Affect in psychology refers to an observable and outward expression of emotions. In psychology, we use the term to examine a person’s ability to demonstrate a typical and proportionate range emotional reactions to situations.
Kilgus, Maxmen & Ward (2015) differentiate affect from mood by highlighting that affect must be observable:
- Affect refers to “instantaneous, observable expressions of emotion.”
- Mood refers to “a pervasive and subjectively experienced feeling state.”
Similarly, Videbeck (2019) highlights that affect is an outward expression while mood is an internal state:
“Mood refers to the client’s pervasive and enduring emotional state. Affect is the outward expression of the client’s emotional state.”
While we often refer to two broad concepts of positive affect and negative affect, of more interest is the spectrum of affect regulation abilities of clients, which gives insight into their capacity to express emotions proportionate to the social context.
There are six main types of affect regulation, ranging from typical to atypical behaviors in humans:
- Broad affect – Demonstrating typical affective regulation
- Restricted affect – Demonstrating a narrow range of emotions
- Blunted affect – Demonstrating limited intensity of emotions
- Flat affect – Demonstrating no emotions
- Inappropriate affect – Demonstrating emotions that do not fit the context
- Liable affect – Demonstrating wild and unexpected swings in emotions
The psychological examination of affect can reveal patterns of emotional responses, which in turn could inform about individuals’ mental health conditions. The study of affect allows psychologists to understand and predict emotional reactions, thereby enabling the development of effective interventions and therapies.
Types of Affect
1. Broad Affect
Broad affect refers to the ability of someone to experience the typical range of affective states, from happiness and bliss to sadness, melancholy, and temporary depression (Videbeck, 2019).
Psychologists see broad affect as the expectation in a healthy and typical individual, as it shows the capacity to react proportionately to life circumstances.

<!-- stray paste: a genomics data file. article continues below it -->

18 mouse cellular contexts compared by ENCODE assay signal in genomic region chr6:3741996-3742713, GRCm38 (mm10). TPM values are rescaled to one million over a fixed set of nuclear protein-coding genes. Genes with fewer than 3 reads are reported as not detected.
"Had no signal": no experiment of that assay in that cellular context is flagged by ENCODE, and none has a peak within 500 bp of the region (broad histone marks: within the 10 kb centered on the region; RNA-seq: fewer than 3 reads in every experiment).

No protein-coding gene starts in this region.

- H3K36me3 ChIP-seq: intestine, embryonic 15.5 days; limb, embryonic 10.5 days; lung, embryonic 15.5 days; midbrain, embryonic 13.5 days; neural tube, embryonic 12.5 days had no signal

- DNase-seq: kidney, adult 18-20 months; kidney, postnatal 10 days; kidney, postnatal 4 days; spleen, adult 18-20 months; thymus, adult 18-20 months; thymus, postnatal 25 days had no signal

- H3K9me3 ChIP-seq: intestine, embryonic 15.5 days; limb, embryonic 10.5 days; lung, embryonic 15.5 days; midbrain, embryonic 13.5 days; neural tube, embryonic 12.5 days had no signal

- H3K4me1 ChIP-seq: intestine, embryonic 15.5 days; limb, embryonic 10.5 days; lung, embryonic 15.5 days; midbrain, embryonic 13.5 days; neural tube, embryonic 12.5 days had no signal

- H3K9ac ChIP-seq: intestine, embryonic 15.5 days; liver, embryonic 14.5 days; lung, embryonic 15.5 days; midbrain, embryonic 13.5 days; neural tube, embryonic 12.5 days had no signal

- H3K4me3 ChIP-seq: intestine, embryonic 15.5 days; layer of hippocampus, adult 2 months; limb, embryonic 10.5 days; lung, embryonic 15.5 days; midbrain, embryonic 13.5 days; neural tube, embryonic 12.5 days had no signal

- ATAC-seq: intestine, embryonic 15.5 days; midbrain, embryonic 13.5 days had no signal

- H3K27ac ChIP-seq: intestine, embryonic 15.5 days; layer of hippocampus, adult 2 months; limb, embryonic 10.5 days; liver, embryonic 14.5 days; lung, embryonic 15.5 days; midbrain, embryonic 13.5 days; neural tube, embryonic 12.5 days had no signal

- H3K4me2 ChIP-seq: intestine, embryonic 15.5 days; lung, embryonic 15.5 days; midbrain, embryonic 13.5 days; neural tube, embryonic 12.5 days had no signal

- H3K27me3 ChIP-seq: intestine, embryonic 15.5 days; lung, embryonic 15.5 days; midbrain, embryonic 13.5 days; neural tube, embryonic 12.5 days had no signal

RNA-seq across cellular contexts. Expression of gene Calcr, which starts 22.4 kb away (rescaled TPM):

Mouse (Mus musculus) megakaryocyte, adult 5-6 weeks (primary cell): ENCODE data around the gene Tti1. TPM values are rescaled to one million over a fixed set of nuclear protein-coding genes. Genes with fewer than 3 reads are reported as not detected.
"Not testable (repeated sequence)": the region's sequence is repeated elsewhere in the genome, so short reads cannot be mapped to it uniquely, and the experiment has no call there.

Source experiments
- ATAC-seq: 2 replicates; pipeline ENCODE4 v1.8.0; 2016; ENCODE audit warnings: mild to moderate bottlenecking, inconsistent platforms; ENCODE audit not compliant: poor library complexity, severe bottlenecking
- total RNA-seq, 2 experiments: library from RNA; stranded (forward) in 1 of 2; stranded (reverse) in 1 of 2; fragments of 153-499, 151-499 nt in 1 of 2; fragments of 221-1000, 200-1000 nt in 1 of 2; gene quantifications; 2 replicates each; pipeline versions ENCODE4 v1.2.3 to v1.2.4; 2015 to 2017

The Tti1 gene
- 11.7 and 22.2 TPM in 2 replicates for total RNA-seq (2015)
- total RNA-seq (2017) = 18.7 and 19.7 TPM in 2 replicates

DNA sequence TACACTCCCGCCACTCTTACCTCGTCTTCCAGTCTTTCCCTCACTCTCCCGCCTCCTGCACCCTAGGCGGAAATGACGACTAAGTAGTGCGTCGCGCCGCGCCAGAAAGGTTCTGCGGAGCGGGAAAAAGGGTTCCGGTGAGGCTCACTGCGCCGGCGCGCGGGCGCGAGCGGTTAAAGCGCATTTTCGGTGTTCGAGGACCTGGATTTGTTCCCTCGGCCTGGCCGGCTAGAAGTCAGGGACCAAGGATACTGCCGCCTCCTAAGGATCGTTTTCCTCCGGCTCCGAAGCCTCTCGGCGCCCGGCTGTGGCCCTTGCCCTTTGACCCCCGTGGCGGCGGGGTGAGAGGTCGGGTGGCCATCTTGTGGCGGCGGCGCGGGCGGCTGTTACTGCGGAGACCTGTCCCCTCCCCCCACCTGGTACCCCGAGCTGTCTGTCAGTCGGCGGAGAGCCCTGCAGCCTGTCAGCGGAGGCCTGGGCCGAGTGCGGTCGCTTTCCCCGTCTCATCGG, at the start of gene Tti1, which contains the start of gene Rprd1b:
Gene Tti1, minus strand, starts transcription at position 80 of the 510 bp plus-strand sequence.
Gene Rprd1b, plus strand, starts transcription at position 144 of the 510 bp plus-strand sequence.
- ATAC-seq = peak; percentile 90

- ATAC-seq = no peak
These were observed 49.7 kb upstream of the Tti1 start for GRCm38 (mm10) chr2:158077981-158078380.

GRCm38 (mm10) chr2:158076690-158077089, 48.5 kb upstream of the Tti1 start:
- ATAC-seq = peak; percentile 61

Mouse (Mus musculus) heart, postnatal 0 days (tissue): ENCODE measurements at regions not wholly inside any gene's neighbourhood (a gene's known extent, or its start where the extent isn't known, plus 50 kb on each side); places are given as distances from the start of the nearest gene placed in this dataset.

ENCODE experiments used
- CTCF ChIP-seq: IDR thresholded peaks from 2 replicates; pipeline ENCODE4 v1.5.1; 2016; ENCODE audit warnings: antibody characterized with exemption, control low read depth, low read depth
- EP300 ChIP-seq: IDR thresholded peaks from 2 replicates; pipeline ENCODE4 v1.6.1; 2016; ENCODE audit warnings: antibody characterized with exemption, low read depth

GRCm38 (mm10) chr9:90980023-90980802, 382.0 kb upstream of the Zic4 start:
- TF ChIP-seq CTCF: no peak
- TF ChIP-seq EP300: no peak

Having a broad affect indicates an individual’s emotional responsiveness is functioning well. Therefore, psychologists use the presence of a broad affect as an indicator of good emotional health (Bernstein & Kaplan, 2022).
Example of Broad Affect: A person with broad affect would experience a range of expected emotions in reaction to stimuli. For instance, they might leave a social situation with an elevated mood, sadness when they hear distressing news, and contentment as they relax at the end of the day.
2. Restricted Affect
Restricted affect, also known as constricted affect, is when an individual experiences a reduced range of emotional expression, often finding it difficult to reach emotional expression on the extreme ends of negative and positive affect.
For example, they may not portray extreme emotions, whether joyful or sorrowful, when we might expect them to. Rather, their emotional expressions tend to fit within the middle range (Kaufmann et al., 2020).
A restricted affect can often be an indicator of certain psychological or emotional disorders. One such example is Obsessive-Compulsive Disorder (OCD), where individuals may exhibit a limited emotional range due to an overriding focus on particular thoughts or behaviors.
Example of Restricted Affect: An individual with restricted affect could hear both good and bad news and react with minimal emotional expression. Their reactions may not match the apparent intensity of the situation; for example, they may respond to exceptionally joyous news with a simple smile, or to distressing news with a mere sigh—showing limited expression.
3. Blunted Affect
Blunted affect implies a significant reduction in the intensity of affective responses (Kaufmann et al., 2020).
When a person has blunted affect, emotional reactions become less noticeable. Expressions of joy, sorrow, anger, or surprise may seem very subdued.
Note that restricted affect (above) is about the range of emotions whereas blunted affect is about the intensity of emotions. So, a person with blunted affect may theoretically be able to experience the extreme end of emotions, but their affective reactions will nonetheless appear quite understated and subdued (stony, stoic) in such situations.
Blunted affect is common in several psychiatric conditions such as schizophrenia or post-traumatic stress disorder (PTSD). It can also be observed in certain neurological conditions like Parkinson’s disease that impact motor control.
Example of Blunted Affect: An individual with blunted affect might struggle to exhibit appropriate emotional reactions to different situations. For instance, the person may appear remarkably stoic in the face of very funny jokes, or maintain a stony facade when receiving crushing news, revealing only the slightest hint of emotional perturbation.
4. Flat Affect